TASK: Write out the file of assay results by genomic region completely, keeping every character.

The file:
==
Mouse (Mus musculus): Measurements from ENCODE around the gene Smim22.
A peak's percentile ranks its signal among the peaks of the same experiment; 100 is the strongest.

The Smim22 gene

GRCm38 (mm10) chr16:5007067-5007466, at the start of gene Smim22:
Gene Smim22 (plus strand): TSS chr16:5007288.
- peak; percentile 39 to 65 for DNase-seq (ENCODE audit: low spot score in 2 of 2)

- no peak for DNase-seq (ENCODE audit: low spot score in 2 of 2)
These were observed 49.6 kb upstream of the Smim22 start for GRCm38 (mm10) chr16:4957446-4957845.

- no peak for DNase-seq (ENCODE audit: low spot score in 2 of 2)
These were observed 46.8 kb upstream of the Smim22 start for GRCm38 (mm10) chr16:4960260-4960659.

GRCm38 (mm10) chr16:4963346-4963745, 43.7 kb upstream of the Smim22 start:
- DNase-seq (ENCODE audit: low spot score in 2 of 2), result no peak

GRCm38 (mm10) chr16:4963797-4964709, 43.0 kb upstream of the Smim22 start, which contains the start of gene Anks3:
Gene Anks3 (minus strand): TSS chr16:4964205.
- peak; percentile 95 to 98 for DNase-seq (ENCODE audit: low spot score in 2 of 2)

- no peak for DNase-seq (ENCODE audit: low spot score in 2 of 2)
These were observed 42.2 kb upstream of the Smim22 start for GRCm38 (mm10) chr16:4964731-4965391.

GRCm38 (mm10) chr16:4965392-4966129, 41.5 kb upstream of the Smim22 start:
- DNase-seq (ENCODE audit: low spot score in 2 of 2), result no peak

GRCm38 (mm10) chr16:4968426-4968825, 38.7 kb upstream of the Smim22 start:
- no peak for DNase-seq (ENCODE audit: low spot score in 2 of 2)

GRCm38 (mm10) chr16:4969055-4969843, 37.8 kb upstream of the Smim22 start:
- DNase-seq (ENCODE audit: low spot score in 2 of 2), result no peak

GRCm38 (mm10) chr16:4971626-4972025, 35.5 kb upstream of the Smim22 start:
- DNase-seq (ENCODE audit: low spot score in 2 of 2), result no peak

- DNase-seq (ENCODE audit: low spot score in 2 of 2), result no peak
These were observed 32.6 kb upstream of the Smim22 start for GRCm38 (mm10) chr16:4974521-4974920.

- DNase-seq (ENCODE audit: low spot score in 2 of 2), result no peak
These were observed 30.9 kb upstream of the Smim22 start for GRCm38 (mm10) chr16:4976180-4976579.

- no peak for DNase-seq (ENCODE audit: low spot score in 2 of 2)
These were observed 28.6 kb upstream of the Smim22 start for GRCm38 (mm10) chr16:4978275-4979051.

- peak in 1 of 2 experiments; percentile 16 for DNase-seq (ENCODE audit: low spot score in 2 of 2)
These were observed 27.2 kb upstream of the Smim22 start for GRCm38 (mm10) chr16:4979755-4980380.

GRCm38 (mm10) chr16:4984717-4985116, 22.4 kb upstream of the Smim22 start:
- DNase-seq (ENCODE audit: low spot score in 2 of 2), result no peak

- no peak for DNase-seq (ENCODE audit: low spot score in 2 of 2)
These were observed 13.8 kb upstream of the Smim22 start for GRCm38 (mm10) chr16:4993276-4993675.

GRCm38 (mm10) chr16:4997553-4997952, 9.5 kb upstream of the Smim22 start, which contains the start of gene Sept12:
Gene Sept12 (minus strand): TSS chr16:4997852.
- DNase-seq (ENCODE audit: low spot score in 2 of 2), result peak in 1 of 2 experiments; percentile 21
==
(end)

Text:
Mouse (Mus musculus): Measurements from ENCODE around the gene Smim22.
A peak's percentile ranks its signal among the peaks of the same experiment; 100 is the strongest.

The Smim22 gene

GRCm38 (mm10) chr16:5007067-5007466, at the start of gene Smim22:
Gene Smim22 (plus strand): TSS chr16:5007288.
- peak; percentile 39 to 65 for DNase-seq (ENCODE audit: low spot score in 2 of 2)

- no peak for DNase-seq (ENCODE audit: low spot score in 2 of 2)
These were observed 49.6 kb upstream of the Smim22 start for GRCm38 (mm10) chr16:4957446-4957845.

- no peak for DNase-seq (ENCODE audit: low spot score in 2 of 2)
These were observed 46.8 kb upstream of the Smim22 start for GRCm38 (mm10) chr16:4960260-4960659.

GRCm38 (mm10) chr16:4963346-4963745, 43.7 kb upstream of the Smim22 start:
- DNase-seq (ENCODE audit: low spot score in 2 of 2), result no peak

GRCm38 (mm10) chr16:4963797-4964709, 43.0 kb upstream of the Smim22 start, which contains the start of gene Anks3:
Gene Anks3 (minus strand): TSS chr16:4964205.
- peak; percentile 95 to 98 for DNase-seq (ENCODE audit: low spot score in 2 of 2)

- no peak for DNase-seq (ENCODE audit: low spot score in 2 of 2)
These were observed 42.2 kb upstream of the Smim22 start for GRCm38 (mm10) chr16:4964731-4965391.

GRCm38 (mm10) chr16:4965392-4966129, 41.5 kb upstream of the Smim22 start:
- DNase-seq (ENCODE audit: low spot score in 2 of 2), result no peak

GRCm38 (mm10) chr16:4968426-4968825, 38.7 kb upstream of the Smim22 start:
- no peak for DNase-seq (ENCODE audit: low spot score in 2 of 2)

GRCm38 (mm10) chr16:4969055-4969843, 37.8 kb upstream of the Smim22 start:
- DNase-seq (ENCODE audit: low spot score in 2 of 2), result no peak

GRCm38 (mm10) chr16:4971626-4972025, 35.5 kb upstream of the Smim22 start:
- DNase-seq (ENCODE audit: low spot score in 2 of 2), result no peak

- DNase-seq (ENCODE audit: low spot score in 2 of 2), result no peak
These were observed 32.6 kb upstream of the Smim22 start for GRCm38 (mm10) chr16:4974521-4974920.

- DNase-seq (ENCODE audit: low spot score in 2 of 2), result no peak
These were observed 30.9 kb upstream of the Smim22 start for GRCm38 (mm10) chr16:4976180-4976579.

- no peak for DNase-seq (ENCODE audit: low spot score in 2 of 2)
These were observed 28.6 kb upstream of the Smim22 start for GRCm38 (mm10) chr16:4978275-4979051.

- peak in 1 of 2 experiments; percentile 16 for DNase-seq (ENCODE audit: low spot score in 2 of 2)
These were observed 27.2 kb upstream of the Smim22 start for GRCm38 (mm10) chr16:4979755-4980380.

GRCm38 (mm10) chr16:4984717-4985116, 22.4 kb upstream of the Smim22 start:
- DNase-seq (ENCODE audit: low spot score in 2 of 2), result no peak

- no peak for DNase-seq (ENCODE audit: low spot score in 2 of 2)
These were observed 13.8 kb upstream of the Smim22 start for GRCm38 (mm10) chr16:4993276-4993675.

GRCm38 (mm10) chr16:4997553-4997952, 9.5 kb upstream of the Smim22 start, which contains the start of gene Sept12:
Gene Sept12 (minus strand): TSS chr16:4997852.
- DNase-seq (ENCODE audit: low spot score in 2 of 2), result peak in 1 of 2 experiments; percentile 21